Unexpected ACC Championship? Depends On Who You Ask

Miami's Reggie Johnson wasn't shy about his expectations for this season.
Miami’s Reggie Johnson wasn’t shy about his expectations for this season.

Of course Miami and North Carolina will meet in the ACC Tournament Championship.  Who else were you expecting?

When this college basketball season started in November, the ACC favorites were NC State.  Returning starters from a Sweet Sixteen run, the Wolfpack were the hot pick to claim conference superiority.  North Carolina, having lost four starters, was projected to finish third by the media.  Miami was slotted fifth.

The Hurricanes lurked under the radar through non-conference play, thanks to an early loss to a Florida Gulf Coast team that ultimately punched a ticket to the NCAA Tournament by winning the Atlantic Sun Conference tournament.  NC State also suffered losses to Oklahoma State and Michigan, turning the national spotlight to a Duke team that started the season 15-0.

Even when Duke finally lost, it was to NC State in a thrilling contest in Raleigh.  Miami truly wouldn’t catch the eye of many people watching basketball for another week and a half, when the Hurricanes dominated Duke in Coral Gables to get to 5-0 in ACC contests.

Reggie Johnson tried telling us in October that Miami would be a dangerous team in March.  “We’re going to win big,” he said.. “I’m sorry if I sound cocky or whatever it sounds, but I think we’re going to win big. That’s my mindset.”

Not many paid any attention to it, of course.  The win over Duke forced people to take notice, and Miami would go on to win the ACC regular season championship before defeating Boston College and NC State in Greensboro this weekend.

When Dexter Strickland spoke in October, however, everyone knew about it.  The Tar Heel senior took umbrage to all the talk of NC State during the preseason, a team that North Carolina had beaten 13 consecutive times.  “They talk those guys up every single year and we beat them every single year,” Strickland said. “They are the least of our worries. Beat us one year and then they can talk smack. Until then, you can’t put them in the mix.”

NC State did beat the Tar Heels in January to end that skid.  At that point, when Miami’s star was shining bright, everyone wondered what was wrong with North Carolina.  UNC struggled mightily through non-conference play, with ugly losses to Indiana, Butler, and Texas.  They followed it with an 0-2 start to ACC action, and the loss to NC State made the Heels 3-3.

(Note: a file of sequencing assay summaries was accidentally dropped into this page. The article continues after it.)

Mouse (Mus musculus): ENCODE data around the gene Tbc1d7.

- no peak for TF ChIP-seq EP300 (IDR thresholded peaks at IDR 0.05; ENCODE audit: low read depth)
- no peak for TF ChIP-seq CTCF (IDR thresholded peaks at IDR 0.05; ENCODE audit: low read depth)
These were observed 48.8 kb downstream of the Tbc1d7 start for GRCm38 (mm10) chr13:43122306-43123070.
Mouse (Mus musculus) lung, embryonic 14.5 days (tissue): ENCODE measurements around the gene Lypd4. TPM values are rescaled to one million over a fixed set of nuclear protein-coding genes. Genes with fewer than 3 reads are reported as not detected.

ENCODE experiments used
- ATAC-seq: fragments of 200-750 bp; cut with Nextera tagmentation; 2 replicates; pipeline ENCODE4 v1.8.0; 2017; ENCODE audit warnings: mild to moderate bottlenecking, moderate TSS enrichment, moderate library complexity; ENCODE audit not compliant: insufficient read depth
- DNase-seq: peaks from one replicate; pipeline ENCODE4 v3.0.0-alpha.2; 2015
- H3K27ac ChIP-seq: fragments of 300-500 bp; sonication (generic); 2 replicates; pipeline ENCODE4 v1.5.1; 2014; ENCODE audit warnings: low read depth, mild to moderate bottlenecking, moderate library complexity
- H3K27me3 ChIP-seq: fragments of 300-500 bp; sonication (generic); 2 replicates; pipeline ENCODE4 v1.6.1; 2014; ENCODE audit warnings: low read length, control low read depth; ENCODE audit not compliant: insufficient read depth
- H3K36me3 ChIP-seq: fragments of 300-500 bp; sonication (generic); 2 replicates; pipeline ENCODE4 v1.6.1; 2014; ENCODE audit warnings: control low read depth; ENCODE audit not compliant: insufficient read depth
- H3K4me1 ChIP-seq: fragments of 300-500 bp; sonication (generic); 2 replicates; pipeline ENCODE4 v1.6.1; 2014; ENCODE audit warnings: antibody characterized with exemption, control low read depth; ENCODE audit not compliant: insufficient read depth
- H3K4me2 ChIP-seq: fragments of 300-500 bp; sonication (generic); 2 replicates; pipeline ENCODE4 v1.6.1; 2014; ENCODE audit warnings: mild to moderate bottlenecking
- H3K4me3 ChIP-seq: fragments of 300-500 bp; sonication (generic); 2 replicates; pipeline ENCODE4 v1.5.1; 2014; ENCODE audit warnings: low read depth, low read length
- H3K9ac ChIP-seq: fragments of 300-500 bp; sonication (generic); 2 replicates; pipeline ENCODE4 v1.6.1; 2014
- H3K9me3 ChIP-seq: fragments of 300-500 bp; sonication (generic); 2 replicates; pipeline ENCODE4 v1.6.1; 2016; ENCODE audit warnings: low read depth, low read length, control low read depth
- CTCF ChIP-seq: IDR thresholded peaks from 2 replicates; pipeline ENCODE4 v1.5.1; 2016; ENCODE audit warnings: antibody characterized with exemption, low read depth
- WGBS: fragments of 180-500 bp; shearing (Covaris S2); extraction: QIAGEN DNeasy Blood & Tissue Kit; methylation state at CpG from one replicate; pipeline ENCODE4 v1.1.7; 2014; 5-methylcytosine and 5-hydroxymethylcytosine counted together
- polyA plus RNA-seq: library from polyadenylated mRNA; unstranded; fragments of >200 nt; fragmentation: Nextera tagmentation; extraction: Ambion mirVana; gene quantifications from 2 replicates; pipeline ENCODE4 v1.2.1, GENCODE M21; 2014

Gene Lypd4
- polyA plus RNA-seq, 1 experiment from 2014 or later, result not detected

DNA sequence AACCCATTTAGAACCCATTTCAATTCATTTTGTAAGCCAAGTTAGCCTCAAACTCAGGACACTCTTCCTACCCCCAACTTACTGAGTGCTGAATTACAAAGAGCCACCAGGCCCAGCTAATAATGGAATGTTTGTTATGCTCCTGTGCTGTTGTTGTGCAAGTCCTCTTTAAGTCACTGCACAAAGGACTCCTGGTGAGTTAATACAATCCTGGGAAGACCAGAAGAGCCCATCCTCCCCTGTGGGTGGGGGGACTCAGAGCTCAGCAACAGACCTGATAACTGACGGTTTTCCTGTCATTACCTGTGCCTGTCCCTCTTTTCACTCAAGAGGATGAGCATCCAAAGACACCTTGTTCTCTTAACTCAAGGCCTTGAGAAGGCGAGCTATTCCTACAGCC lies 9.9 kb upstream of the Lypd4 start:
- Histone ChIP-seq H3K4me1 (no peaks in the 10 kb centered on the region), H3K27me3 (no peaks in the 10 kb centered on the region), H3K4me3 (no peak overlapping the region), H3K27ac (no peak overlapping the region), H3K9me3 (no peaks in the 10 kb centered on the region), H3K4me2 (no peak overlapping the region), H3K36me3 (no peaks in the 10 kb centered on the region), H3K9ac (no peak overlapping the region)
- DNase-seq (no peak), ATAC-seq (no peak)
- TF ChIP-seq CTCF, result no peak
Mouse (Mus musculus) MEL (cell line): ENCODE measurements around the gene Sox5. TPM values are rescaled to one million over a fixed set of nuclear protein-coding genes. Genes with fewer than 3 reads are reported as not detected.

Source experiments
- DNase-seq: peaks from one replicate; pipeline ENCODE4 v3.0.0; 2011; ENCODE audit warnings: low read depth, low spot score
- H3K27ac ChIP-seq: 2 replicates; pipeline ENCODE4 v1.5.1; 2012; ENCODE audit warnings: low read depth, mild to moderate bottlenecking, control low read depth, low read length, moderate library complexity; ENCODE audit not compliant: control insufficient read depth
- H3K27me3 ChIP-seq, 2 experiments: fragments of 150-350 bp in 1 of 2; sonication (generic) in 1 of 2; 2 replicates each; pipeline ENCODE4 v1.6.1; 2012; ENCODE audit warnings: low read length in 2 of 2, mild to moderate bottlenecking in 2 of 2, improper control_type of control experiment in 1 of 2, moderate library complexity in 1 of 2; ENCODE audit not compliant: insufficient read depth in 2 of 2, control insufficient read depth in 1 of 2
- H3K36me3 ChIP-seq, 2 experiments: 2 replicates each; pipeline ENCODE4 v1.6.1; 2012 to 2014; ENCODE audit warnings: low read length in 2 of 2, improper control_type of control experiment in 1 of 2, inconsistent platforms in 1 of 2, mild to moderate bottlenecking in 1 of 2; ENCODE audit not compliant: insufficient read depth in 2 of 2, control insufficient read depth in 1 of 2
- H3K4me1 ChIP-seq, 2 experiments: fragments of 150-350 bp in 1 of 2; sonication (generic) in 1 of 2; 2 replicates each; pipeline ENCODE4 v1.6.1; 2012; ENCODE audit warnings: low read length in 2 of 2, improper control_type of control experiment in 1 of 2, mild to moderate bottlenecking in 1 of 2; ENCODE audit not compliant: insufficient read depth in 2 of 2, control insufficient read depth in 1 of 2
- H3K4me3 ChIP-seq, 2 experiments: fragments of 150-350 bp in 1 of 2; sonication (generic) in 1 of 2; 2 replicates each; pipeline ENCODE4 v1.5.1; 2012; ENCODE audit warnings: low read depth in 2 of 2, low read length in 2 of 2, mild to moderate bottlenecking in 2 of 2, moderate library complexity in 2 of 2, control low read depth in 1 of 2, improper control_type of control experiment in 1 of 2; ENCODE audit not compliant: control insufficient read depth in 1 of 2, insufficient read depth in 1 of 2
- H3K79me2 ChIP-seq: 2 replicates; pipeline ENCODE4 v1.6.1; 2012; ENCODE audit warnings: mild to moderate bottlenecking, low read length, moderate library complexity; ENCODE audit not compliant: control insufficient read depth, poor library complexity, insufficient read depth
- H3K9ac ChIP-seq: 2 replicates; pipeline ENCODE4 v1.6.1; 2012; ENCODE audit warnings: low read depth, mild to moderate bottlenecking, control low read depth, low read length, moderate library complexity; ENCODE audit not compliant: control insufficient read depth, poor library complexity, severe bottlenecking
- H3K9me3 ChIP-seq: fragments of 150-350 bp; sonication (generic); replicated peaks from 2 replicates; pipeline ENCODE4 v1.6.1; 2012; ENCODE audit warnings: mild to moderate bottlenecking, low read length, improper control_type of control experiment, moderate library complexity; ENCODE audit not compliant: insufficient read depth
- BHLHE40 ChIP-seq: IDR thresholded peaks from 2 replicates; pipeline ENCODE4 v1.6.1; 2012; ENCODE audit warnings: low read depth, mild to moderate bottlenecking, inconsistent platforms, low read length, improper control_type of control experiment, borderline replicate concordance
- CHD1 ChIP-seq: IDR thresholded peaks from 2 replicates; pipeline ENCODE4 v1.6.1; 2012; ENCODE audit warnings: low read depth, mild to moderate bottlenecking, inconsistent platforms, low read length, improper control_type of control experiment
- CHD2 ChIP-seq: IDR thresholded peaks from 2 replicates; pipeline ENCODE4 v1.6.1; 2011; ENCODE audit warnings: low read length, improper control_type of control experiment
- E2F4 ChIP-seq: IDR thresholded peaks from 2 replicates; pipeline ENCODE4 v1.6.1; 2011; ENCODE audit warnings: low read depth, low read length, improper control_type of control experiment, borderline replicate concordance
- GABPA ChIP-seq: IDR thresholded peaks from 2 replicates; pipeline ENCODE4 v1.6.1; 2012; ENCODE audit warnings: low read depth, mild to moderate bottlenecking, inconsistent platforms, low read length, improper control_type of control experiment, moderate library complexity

Roy Williams needed to retire. North Carolina was NIT-bound. The 2013 season was going to be a disaster of biblical proportions.

Then a funny thing happened: North Carolina started winning. Following an 87-61 loss to Miami, the Tar Heels “went small,” bringing P.J. Hairston into the starting lineup in favor of a rotation of centers.  In the small lineup’s first game, Duke defeated North Carolina, but the team’s offensive production was much improved.  The lineup stuck, winning the next seven games.  Suddenly, the coach who needed to retire in January was getting tossed around loosely for ACC Coach of the Year.

North Carolina finished the regular season third in the conference, just where they were projected.  The difference, of course, was that Miami was first instead of NC State.  Strickland was right.  The Tar Heels finished the regular season ahead of the Wolfpack, and outlasted them by defeating Maryland in the ACC semifinals while NC State lost to Miami.

Now, the Heels will get a chance to deploy their hot lineup against the last team to beat the “old” North Carolina team.  While this is Miami’s first appearance in the title game since joining the ACC, It marks the third consecutive season that North Carolina has played in the ACC Championship, but the Tar Heels lost in both 2011 and 2012.  The 2011 title game was a Duke rout, while a senior-laden Florida State squad (much like this year’s Miami team) took an 85-82 win last year.

So maybe this matchup isn’t the one most people expected in the preseason.  It’s not because we weren’t warned, though.

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